"Kee" Points with Jim Kee, Ph.D.

A strong payroll report last Friday allayed concerns regarding a US recession, while globally the expectations seem to be for more policy responses in 2016, particularly on the monetary side (e.g. China, Europe, and Japan). That’s getting to be a pretty tired formula in my opinion. And while it doesn’t tend to send markets soaring like it used to, it does seem to put a floor beneath them. As for the US Presidential election, Pollyvote’s combined forecast continues to favor the Democrats, though there are individual component parts of that forecast, like the econometric models, that favor Republicans. Many of the concerns over Donald Trump, even among members of his own party (as well as the more conservative financial press like the Wall Street Journal) have to do with his rhetoric regarding protectionism (i.e. trade restrictions with other countries). In this Kee Points I’d like to mention a few things that I think are missing from the narrative.


The economic teachings on the subject of trade restrictions are pretty straightforward, stating in general that free and open trade has winners and losers, but that the gains to the winners generally exceed the losses to the losers. That goes back to at least Adam Smith (1700s), who argued that businesses always want to “widen the market (sell to more countries) while narrowing the competition” (allow fewer countries to sell here). The losers here are consumers, who pay higher prices than they otherwise would have, and those losses tend to be multiples of the gains going to the protected businesses.


That’s why free trade is generally considered to be desirable. For example, credible economists like Nobel Laureate Robert Mundell (in his Nobel Lecture) have argued that trade restrictions like the Smoot-Hawley Tariff (passed by Republicans) contributed to the onset and severity of the Great Depression of the 1930s. But the increasingly knowledge-based nature of modern economies, and the current digitalization and instantaneous flow of that knowledge around the world, has created new arguments for protectionism. For example, the reading and interpretation of radiology charts or financial reports can ostensibly be outsourced overseas to the cheapest provider at the push of a button, immediately devastating the domestic firms/industries engaged in those activities. Currently Bernie Sanders and Donald Trump are the most outspoken critics of our free trade agreements.


Here’s what I think: The US holds all of the cards. This shouldn’t be construed as providing logic for a candidate’s position – but just the way I think about it. US trade in goods and services (called the “current account”) is in deficit, meaning we buy more from other countries than they buy from us. Foreign producers really like to have access to US customers! But if I am buying more from the world than I am earning by selling to the world, then I must borrow the difference (called the “capital account”). So the US borrows from the world, and the deal has always been that if other countries will loan us money (buy our debt)  to buy their stuff, that is, the current account deficit is matched by the capital account surplus, then everything is fine. If we threaten to not buy their goods, then they can threaten to not buy our debt (i.e. loan us money). But with an ongoing global “liquidity glut,” in which there is more money around the world looking for debt instruments than there are debt instruments (bidding up their prices and lowering their yields), I’m not sure the world as a whole can avoid buying our debt. With Europe in perpetual debt crisis, and Japan arguably over-levered (debt-to-GDP ratio > 200%), US debt looks like the best game in town. That position only strengthens if our economy grows, which would increase debt quality (just like a company). So to summarize the argument, other countries like China need access to our consumers, but we don’t necessarily need access to their capital (because there is an excess supply of capital in the world). That’s not the whole story, but it’s a story you might be missing by just following the press. And the point is that the US might have more leverage in trade deals today than it has historically had.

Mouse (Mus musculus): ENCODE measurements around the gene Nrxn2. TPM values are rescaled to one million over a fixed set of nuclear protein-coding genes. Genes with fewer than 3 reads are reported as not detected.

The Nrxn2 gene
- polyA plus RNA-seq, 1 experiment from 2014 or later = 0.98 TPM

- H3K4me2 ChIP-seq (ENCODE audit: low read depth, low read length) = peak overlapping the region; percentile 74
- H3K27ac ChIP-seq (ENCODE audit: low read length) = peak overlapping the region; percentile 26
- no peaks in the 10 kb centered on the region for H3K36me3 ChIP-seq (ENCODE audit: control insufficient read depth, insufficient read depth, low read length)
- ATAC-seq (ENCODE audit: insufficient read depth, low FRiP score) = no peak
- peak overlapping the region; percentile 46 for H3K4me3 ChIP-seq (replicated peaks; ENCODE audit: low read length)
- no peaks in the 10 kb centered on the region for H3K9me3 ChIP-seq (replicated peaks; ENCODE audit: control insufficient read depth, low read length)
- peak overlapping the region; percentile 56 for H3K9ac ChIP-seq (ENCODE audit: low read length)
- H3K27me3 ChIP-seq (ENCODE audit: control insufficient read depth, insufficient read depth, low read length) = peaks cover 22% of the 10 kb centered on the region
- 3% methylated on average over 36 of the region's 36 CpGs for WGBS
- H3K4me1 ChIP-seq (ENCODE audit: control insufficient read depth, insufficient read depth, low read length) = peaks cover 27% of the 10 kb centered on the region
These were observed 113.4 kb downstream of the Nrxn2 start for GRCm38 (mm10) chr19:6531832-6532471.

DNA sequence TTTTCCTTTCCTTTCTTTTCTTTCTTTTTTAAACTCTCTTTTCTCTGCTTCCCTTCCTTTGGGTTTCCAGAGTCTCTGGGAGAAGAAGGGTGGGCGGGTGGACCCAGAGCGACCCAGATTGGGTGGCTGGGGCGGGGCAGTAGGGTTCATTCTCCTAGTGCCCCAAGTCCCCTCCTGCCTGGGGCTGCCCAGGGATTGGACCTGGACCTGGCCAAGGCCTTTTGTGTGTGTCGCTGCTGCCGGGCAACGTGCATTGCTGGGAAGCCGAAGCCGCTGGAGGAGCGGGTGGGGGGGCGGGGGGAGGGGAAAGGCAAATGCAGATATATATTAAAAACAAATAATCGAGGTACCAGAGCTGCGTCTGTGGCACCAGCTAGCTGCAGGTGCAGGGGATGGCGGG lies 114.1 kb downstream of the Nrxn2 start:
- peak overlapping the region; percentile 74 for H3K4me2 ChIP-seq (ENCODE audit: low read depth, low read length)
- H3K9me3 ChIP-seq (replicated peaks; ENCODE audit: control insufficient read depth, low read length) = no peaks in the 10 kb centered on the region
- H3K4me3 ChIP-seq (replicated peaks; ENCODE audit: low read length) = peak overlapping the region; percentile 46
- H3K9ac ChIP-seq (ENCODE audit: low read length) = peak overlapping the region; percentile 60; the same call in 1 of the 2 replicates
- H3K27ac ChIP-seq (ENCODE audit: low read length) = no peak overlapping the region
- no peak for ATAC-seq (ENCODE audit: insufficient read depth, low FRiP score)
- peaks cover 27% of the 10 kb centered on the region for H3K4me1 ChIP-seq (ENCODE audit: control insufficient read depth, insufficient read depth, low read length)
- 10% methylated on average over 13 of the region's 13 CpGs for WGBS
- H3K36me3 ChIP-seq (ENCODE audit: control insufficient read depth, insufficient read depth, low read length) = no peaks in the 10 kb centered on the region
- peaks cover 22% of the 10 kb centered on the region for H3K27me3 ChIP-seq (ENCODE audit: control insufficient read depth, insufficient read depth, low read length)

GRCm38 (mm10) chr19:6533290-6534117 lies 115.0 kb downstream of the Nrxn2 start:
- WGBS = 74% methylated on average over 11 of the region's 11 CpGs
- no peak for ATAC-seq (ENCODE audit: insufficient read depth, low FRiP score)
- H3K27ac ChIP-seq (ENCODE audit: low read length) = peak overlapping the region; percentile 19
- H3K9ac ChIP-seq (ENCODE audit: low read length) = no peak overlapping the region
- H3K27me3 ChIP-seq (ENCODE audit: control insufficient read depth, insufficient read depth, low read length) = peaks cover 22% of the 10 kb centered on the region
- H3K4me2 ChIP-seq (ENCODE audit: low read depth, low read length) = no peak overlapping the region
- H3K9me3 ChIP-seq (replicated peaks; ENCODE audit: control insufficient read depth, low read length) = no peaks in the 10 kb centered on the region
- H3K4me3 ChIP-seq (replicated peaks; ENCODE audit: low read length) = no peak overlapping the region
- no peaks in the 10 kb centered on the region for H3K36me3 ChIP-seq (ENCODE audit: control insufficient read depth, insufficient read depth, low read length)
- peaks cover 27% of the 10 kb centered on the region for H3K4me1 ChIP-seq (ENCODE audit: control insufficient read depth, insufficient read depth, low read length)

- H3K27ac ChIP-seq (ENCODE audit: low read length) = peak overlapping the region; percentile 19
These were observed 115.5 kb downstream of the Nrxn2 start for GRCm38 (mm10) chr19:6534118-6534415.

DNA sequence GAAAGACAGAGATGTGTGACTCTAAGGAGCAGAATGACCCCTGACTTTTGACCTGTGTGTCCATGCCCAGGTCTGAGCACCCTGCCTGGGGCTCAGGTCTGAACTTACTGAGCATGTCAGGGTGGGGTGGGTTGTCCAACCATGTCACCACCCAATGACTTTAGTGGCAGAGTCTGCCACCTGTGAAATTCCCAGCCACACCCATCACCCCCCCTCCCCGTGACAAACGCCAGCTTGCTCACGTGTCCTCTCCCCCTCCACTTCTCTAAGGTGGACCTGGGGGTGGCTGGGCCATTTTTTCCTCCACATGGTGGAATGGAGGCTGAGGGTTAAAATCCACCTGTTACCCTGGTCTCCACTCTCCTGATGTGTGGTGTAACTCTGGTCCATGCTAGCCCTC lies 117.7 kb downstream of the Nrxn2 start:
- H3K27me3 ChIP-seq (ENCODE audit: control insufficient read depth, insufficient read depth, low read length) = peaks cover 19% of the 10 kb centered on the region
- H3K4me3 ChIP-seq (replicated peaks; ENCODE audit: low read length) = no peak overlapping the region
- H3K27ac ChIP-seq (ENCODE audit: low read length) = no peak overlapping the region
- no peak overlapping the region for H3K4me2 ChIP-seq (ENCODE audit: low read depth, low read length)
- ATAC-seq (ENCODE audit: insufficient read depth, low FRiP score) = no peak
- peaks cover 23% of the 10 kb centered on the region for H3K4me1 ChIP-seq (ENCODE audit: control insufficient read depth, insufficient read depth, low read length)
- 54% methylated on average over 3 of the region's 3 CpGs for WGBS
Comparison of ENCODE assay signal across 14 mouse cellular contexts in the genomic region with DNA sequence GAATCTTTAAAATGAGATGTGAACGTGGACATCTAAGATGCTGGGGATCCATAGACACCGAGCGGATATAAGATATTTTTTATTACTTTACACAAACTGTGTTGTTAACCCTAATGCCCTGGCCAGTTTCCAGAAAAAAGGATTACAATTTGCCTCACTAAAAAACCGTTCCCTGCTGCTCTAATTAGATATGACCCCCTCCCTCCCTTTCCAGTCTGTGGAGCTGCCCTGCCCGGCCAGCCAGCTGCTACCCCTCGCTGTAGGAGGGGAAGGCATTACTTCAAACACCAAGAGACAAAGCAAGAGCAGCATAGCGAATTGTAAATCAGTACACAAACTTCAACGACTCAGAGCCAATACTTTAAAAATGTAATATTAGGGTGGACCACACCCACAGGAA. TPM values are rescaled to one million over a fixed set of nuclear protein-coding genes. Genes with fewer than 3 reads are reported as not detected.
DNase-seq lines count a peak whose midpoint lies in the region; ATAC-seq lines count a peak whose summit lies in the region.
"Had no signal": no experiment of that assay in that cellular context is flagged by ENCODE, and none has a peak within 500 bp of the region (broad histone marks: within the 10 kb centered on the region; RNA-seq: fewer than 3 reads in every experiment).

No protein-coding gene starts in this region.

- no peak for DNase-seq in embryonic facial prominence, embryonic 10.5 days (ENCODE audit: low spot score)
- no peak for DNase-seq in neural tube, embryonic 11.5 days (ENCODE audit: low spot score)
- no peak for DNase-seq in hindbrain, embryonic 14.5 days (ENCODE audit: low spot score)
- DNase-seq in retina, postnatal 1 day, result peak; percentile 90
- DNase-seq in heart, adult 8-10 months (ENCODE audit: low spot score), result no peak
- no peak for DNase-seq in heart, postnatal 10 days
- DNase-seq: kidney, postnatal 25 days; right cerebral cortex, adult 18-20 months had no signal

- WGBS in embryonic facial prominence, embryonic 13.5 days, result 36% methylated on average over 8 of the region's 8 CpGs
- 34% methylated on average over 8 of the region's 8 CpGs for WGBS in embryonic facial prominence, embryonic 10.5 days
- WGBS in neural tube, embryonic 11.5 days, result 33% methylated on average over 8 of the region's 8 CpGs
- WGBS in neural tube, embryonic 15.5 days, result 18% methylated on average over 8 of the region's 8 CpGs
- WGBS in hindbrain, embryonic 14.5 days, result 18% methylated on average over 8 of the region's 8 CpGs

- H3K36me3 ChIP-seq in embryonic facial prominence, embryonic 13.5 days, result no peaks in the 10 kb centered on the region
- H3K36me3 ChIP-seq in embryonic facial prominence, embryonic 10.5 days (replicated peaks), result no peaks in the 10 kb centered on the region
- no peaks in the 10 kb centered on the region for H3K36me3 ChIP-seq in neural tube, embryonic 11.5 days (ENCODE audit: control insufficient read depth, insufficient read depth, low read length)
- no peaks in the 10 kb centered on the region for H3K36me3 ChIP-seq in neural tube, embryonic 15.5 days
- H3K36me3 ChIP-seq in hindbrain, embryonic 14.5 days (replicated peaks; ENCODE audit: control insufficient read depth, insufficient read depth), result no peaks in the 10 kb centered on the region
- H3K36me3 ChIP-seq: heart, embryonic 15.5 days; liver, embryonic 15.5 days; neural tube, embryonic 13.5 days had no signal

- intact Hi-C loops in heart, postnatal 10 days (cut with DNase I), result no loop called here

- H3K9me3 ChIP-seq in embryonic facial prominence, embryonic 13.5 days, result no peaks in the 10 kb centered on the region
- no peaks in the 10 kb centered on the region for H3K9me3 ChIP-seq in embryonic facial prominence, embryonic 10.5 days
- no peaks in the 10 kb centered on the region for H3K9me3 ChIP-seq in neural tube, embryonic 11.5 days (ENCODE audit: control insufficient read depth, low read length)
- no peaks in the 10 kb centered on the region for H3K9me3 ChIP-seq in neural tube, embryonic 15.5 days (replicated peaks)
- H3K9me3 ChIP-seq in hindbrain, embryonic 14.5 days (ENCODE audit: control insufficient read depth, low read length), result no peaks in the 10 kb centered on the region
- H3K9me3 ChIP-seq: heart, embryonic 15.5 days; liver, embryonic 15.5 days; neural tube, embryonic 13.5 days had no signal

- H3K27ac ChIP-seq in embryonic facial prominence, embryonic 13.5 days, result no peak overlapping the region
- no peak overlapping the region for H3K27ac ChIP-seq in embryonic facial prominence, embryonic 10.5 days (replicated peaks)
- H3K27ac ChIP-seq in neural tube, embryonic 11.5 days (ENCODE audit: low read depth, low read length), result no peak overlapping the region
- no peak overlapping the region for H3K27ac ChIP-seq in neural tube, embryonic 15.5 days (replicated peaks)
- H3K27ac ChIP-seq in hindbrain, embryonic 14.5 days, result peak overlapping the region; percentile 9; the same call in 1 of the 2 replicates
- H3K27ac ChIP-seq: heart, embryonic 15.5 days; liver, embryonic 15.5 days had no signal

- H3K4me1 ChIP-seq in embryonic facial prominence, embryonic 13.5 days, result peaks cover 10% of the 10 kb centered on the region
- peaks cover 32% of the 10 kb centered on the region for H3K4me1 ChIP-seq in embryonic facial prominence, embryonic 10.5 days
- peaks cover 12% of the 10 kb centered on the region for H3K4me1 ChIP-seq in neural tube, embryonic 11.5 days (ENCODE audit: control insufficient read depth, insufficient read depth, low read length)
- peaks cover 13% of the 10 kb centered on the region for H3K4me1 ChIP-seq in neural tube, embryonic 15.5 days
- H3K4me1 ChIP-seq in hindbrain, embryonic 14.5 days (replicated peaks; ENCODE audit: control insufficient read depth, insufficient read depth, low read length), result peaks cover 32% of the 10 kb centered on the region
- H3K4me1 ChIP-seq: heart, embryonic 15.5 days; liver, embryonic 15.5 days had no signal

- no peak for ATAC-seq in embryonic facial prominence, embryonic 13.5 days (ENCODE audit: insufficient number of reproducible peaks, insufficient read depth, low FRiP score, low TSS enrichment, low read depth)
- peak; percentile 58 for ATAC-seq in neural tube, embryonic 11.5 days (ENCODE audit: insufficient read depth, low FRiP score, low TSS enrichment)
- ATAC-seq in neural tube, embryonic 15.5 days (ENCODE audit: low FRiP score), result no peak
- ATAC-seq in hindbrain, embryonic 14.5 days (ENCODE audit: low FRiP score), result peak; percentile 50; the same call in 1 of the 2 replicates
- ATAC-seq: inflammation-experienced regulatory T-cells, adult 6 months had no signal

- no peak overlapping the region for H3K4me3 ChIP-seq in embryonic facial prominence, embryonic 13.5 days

And bargaining leverage wouldn’t hurt! Most people are aware, as clients who have done business overseas tell me, that foreign markets tend to be more restrictive and less open in practice than the US. Foreign countries like Japan and China, for example, often engage in trade distortions like subsidizing their exports in ways that are hidden from common view. Merton Miller (also a Nobel Laureate) used to point out that Japan, for example, would restrict what their citizens could invest their savings in, forcing them in effect to invest their savings in government vehicles (e.g. the former “Japan Post”). These vehicles would then give the money to Japanese banks, who in turn handed it out to Japanese exporting businesses on an as-needed basis. In countries like the US, on the other hand, companies have to compete for capital – it flows to its highest valued use. But in Japan companies would (and still do to an extent) get capital as needed. So Japanese businesses could lower their prices below that of international competitors and drive them out of business without having to worry about making a profit. That’s because they got their capital virtually free through the aforementioned process. In financial economics terminology, their Return on Invested Capital (ROI) did not have to exceed what it would normally cost to acquire that capital, because the capital was essentially free. For example, in the US, if you borrow money at 5% to run your business, you need to earn at least a 5% ROI or you won’t be in business for long. But in Japan, you could acquire capital for 0% and have an ROI of just 1% (by having lower prices or perhaps providing more costly service) and still be viable. That’s because your “cost of capital” was being subsidized by the people of Japan (who paid for it with lower returns on their savings). And Miller’s story is true – Japanese companies have had, for over two decades, the lowest return-on-investment in the world. A negative side effect of this is that these companies also have little incentive to improve themselves or jettison wasteful activities or lines of business. So you have a lot of “zombie” businesses and “zombie” banks, in the sense that they will go under as soon as their access to free capital ends. In other words, they aren’t really profitable or viable. That’s where this “zombie” term in the press comes from. This same story plays out with various country-specific nuances all over the world, including in China. So even though a free-trader, if I was a union guy in Ohio, I would want all of this known and brought to the table during trade negotiations.